More and More Speed…

Funny, how ideas flock together. Did you see Jay Johnson’s wonderful Running times article, “Speed Development: How and why to improve your real speed”?

Jay makes a distinction between traditional speedwork (intervals, repeats), and workouts that improve speed by developing the powerful trainable type IIB fast-twitch muscle fibers.

Hm, where have I heard that idea before?

In two recent articles, I looked at ways to do accomplish the same end, using the proven methods of three elite coaches: Arthur Lydiard, master’s ace Pete Magill, and Southern California sprint coach Barry Ross. (See “How to Get Even Faster” and “How to Get Faster Still

In the RT article, Jay Johnson recommends a variety of short, hard sprint drills that cause the type IIB fibers to fire and get stronger. He makes an important distinction between the effects of traditional speedwork intervals and repeats, which increase VO2Max among others things — and the strength drills, which improve an athlete’s ability to apply power to the ground. In my previous articles, I cited a Harvard study that found power to the ground is a strong contributing factor to stride length, turnover, and duration of footplant — and hence, to running speed.

Pete Magill discovered research that showed declining running speed with age is due not only to metabolic changes but primarily to decreasing stride length. Pete advocates plyometric drills to preserve stride by stimulating the type IIB fibers. When a friend of his resisted trying the drills, he gave him an alternate workout that was similar to Jay Johnson’s recommendations:

He [Magill] recalls how a high school friend, a former college NCAA Division I distance champion, was dismayed, upon reaching his mid-forties, by how much his speed had deteriorated. His 5K times had fallen to a distressingly slow, for him, 19 minutes. Magill said, “Dude, you gotta try drills — you gotta maintain that stride.”

Magill couldn’t persuade his friend to do the plyometrics, but he did convince him to do hill workouts of 8-10 repeats of about 40 yards.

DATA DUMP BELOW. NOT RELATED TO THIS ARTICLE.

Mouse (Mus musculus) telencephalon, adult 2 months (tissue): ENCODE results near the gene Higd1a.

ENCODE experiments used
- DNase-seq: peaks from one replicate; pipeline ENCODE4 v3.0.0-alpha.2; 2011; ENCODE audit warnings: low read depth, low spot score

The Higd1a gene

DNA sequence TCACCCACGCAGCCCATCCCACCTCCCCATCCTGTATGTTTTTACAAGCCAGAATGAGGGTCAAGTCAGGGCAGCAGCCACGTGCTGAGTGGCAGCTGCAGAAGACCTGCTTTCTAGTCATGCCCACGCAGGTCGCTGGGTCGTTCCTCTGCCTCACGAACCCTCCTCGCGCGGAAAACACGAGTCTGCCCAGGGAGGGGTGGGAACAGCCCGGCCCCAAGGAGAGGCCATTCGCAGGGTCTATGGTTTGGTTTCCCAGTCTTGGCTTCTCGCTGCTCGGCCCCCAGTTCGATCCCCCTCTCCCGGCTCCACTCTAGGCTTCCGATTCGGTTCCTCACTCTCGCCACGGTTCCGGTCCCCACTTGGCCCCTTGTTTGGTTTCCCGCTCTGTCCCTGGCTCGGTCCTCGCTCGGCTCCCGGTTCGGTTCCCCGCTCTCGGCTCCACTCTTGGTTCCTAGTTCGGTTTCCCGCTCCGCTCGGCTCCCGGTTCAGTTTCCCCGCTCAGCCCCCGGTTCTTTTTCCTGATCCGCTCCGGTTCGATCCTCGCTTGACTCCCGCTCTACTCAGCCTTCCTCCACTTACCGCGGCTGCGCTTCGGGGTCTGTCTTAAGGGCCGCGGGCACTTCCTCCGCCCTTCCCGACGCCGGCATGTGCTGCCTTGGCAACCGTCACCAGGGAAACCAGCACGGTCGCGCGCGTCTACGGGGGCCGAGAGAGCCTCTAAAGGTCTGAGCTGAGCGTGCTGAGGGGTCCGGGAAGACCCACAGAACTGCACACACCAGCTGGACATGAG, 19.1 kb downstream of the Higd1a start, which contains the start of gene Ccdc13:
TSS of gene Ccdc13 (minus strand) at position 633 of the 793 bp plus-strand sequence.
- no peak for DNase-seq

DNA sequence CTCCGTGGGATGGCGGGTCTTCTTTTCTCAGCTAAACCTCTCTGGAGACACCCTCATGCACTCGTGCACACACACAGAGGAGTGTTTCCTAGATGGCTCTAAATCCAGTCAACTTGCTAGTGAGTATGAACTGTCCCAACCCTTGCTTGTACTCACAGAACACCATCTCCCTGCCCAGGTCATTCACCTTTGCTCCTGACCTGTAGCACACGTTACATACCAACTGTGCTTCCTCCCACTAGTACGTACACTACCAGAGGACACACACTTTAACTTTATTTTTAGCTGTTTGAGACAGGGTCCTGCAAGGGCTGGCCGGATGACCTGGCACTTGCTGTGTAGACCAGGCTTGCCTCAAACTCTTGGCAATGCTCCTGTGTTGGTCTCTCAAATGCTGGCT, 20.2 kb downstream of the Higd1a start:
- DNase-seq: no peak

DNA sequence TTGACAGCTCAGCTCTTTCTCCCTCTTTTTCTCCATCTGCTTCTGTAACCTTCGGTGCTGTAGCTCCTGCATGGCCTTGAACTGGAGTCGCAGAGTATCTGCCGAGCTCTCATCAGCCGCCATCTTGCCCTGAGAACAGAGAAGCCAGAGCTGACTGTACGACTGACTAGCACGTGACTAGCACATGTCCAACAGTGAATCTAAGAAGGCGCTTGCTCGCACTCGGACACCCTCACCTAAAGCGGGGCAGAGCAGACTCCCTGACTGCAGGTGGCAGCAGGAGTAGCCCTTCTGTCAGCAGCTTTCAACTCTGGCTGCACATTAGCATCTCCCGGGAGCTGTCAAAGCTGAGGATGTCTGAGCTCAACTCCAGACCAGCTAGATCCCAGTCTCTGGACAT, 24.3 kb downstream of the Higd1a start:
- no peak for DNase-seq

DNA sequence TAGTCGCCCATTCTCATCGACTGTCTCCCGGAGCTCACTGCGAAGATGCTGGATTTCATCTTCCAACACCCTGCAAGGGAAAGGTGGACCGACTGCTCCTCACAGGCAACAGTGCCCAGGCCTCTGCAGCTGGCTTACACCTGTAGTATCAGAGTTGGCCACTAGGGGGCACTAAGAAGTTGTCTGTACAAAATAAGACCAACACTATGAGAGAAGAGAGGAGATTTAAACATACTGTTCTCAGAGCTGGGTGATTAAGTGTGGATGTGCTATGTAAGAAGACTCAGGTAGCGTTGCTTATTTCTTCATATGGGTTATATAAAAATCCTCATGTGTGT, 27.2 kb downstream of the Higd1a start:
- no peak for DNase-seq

After the first session, his friend emailed him: “How long is it supposed to be until those hill repeats have an effect on my stride.”

Magill answered: “Dude — instantly.”

Starting the next day, he found that he could run faster with equal effort. And two weeks later he ran a 17-minute 5K — a two-minute improvement.

Have you had the experience of “just knowing” that a certain kind of running would be good for you — but it didn’t seem logical, or it wasn’t supported by research you were aware of, so you let it slide?

For years, I’ve felt that short sprints must be good for distance runners. After all, they feel wonderful — exhilarating. But lacking logical reasons for pursuing them, I dismissed them as self-indulgent hedonistic pleasure-seeking. And now along come Magill and Johnson to tell me my intuition was right.

Forty-five years ago, Arthur Lydiard told his runners to do two or three 10-second sprints during most easy runs, even during the aerobic base conditioning phase, to preserve some of their muscle and nerve speed-conditioning. It’s doubtful that Lydiard had a scientific basis for the idea. His methods were based on direct experience, discovering what works by trying various things and observing the results.

In my own running, I’ve been applying some of the methods I discussed in the previous articles. I’ve done 10-second sprints, heavy deadlifts at the gym, and a tiny bit of plyo in the form of skipping for about 10 seconds after a deadlift set, as Barry Ross recommends.

I’ve felt my legs becoming steadily stronger. On a weekly sub-threshold run, around 85% of max heart rate, my legs feel relaxed and strong. And my legs fairly float up flights of stairs, as they did 40 years ago.

So many ideas — which ones to try? I’ve recently made the transition from Lydiard’s aerobic base phase to the strength phase. After starting with deadlifts to strengthen my legs for the hard work ahead, I suspect I’ll soon do a weekly session of Pete Magill’s plyometric grass drills, alternating with Jay Johnson’s short sprint drills the next week — while continuing to do a weekly long run and a session of weights.

If my intuition suggests something else, I don’t reckon I’ll be as inclined to dismiss it lightly.

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